I've got one more week of scary, cool things before I set my eyes on another month.
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I watched 27 movies in the month of October, 20 of which one could reasonably count as horror. That’s not quite 31 days of horror as the hashtag puts it, but I’d say it's pretty good. I really enjoyed doing it as well. There is something fun about trying to see a whole bunch of one genre in a given month. It also helped me watch a bunch of horror films I’d been putting off forever. I liked it so much I think I’ll do another theme month, call it Noirvember. But first we have to get through this week's

Can You Ever Forgive Me? Movie Review: A Dynamic Showcase for Melissa McCarthy

It's a strong acting showcase, a biopic, and a cautionary tale all at once.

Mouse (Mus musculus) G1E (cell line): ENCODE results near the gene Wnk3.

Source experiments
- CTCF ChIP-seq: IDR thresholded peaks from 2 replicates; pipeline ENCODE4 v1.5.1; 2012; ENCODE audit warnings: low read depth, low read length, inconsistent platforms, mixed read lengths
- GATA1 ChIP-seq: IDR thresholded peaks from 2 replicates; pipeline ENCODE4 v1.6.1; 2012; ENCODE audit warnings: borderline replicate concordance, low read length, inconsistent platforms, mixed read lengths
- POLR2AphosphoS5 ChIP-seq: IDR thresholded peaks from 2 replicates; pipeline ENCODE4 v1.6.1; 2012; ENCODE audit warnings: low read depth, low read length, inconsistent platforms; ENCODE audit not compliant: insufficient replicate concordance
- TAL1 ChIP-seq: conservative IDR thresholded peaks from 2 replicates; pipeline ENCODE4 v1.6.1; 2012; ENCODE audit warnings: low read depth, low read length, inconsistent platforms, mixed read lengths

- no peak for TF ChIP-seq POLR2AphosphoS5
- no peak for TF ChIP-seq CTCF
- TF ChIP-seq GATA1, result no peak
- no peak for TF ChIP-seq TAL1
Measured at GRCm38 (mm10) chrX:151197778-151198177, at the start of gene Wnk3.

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After landing an Oscar nomination for her scene-stealing turn in Bridesmaids, Melissa McCarthy has managed to successfully parlay her awards success into comedic movie stardom. Well now, she gets to expertly show off her skills as a dramatic actress in the biopic Can You Ever Forgive Me?, delivering her best performance to date in the process. Granted, she has shown hints of her dramatic capabilities with St. Vincent and even Bridesmaids where she had the scene with the serious one-on-one talk with Kristen Wiig’s character. However, those were just indications of her range which is demonstrated in full force here.

Time Trap Movie Review: Science Fiction Fun

Don't be afraid to invest your time and money in this little movie that could.